Deathrock fashion, much like Goth music, is closely related to Goth fashion. The influences of the style come from a blend of glam rock, punk rock, gothic horror literature, and undead characters of classic horror films. The aesthetic was born from the early Los Angeles punk rock scene, and gained influences from fashion worn by patrons of the Batcave club in the UK as the two regional scenes had met. Many Deathrockers have a dark DIY punk approach on their attire. The common theme of the aesthetic is dominantly black clothing: shirts featuring Deathrock bands or horror themes, torn fishnets as a shirt and/or hosiery, pale fleshtone or pale white foundation and powder makeup on the face, black or darkly colored eye makeup, combat boots or Doc Martens, and skirts, leggings, slim fit pants or shorts. Iconic hairstyles of this style are the "Deathhawk", mohawks or variants of mohawks, and spiky or teased hair. The horror punk and deathrock fashion section of the punk fashion article has more details.

Haute GothEdit

In 1977, Karl Lagerfeld hosted the Soirée Moratoire Noir party, specifying "tenue tragique noire absolument obligatoire" (black tragic dress absolutely required).[15] The event included elements associated with leatherman style.[15]

Goth fashion has a reciprocal relationship with the fashion world. In the later part of the first decade of the 21st century, designers such as Alexander McQueen,[3][16][17] Anna Sui,[18] Rick Owens,[17] Gareth Pugh, Ann Demeulemeester, Philipp Plein, Hedi Slimane, John Richmond, John Galliano,[3][16][17] Olivier Theyskens[17][19] and Yohji Yamamoto[17] brought elements of goth to runways.[3] This was described as "Haute Goth" by Cintra Wilson in the New York Times.[3] Thierry Mugler, Claude Montana, Jean Paul Gaultier and Christian Lacroix have also been associated with a gothic style.[16] In Spring 2004, Riccardo Tisci, Jean Paul Gaultier, Raf Simons and Stefano Pilati dressed their models as "glamorous ghouls dressed in form-fitting suits and coal-tinted cocktail dresses".[19] Swedish designer Helena Hörstedt and jewelry artist Hanna Hedman also practice a goth aesthetic.[20]

Gothic LolitaEdit

Gothic Lolita, sometimes shortened to gosu rori (ゴスロリ) in Japanese, is a combination of Gothic and Lolita fashions. The fashion originated in the late 1990s in Harajuku.[21]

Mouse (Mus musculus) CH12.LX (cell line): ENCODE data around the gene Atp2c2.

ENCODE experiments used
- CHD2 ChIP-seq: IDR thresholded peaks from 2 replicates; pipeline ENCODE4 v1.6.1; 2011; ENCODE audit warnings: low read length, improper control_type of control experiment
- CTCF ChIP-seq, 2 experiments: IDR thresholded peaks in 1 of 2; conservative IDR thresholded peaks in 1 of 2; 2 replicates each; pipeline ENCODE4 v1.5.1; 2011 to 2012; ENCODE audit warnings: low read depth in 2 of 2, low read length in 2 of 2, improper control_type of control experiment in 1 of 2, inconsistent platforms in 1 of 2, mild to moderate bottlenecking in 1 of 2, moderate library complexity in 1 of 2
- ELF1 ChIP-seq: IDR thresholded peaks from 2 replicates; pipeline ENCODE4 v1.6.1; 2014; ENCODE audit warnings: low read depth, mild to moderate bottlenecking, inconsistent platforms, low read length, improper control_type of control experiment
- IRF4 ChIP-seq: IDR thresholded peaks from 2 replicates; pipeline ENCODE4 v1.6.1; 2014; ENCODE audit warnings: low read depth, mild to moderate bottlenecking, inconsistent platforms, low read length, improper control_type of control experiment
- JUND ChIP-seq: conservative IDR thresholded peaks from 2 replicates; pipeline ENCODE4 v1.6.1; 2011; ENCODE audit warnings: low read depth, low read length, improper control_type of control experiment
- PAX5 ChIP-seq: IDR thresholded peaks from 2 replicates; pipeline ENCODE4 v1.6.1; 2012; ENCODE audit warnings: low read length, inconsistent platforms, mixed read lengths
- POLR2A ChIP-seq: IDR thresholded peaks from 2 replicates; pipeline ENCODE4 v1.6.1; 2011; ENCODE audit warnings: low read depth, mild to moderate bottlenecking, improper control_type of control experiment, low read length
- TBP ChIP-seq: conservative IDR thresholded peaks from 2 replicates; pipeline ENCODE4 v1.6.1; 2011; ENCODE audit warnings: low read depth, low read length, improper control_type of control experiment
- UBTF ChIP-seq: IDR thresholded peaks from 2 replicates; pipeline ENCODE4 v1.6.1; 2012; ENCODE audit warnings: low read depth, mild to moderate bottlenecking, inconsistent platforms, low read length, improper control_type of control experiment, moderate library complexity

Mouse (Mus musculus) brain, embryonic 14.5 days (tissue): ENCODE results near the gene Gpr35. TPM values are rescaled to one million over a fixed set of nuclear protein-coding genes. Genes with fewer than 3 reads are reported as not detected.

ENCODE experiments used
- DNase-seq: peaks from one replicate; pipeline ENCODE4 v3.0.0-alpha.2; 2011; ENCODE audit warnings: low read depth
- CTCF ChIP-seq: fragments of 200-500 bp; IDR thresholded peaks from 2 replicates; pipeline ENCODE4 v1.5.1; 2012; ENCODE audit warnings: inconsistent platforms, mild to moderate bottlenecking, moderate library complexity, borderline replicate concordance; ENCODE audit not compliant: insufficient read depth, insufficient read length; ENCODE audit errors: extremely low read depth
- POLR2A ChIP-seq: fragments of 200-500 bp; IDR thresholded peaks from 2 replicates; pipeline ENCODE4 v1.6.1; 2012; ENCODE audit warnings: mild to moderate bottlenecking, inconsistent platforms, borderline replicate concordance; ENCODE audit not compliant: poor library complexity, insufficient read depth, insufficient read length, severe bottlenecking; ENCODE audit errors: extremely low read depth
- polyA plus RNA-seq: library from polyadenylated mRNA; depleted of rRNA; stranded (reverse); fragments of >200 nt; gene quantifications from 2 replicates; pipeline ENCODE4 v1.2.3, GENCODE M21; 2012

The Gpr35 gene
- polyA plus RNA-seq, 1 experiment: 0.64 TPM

Gothic Lolita fashion is characterized by darker make-up and clothing.[22] Red lipstick and smokey or neatly defined eyes, created using black eyeliner, are typical styles, although as with all lolita sub-styles the look remains fairly natural.[23] Though Gothic make-up has been associated with a white-powdered face, this is usually considered poor taste within the (largely Japanese) lolita fashion scene.[24]

Brands which exemplify the Gothic Lolita style include Atelier-Pierrot, Atelier Boz, Black Peace Now, H. Naoto Blood and Moi-même-Moitié. Author and TV Host La Carmina is a popular model of Gothic Lolita fashion.

AristocratEdit

Aristocrat is a type of Japanese street fashion, championed by the visual kei rock musician Mana with his fashion label Moi-même-Moitié,[25] and influenced by gothic and Neo-Victorian fashions. A typical outfit will combine elements of fetish wear with Victorian and sometimes steampunk fashions, including tight pants, velvet sportcoats, top hats, cravats, corsets, ankle length skirts, lace petticoats, and the frilly pirate shirts previously popularised by the New Romantics of the 1980s.

 
Victorian Goth inspired fashion

CybergothEdit

 
Two cybergoths

The Cybergoth and rivethead subcultures emerged in America during the late 1990s, and combined classic gothic fashions such as leather duster coats, tripp pants or Demonia brand platform boots with the clothing worn by fans of industrial metal and rave music to create a dystopian, futuristic science fiction look.[26][27] Shaved heads, synthetic neon dreadlocks, camouflage, tight leather pants, chains, platform boots,[28] stretched body piercings, sleeve tattoos, goggles, corsets, PVC or leather skirts, and black trenchcoats decorated with metal studs are frequently seen on members of this subculture.[29]

Traditional GothEdit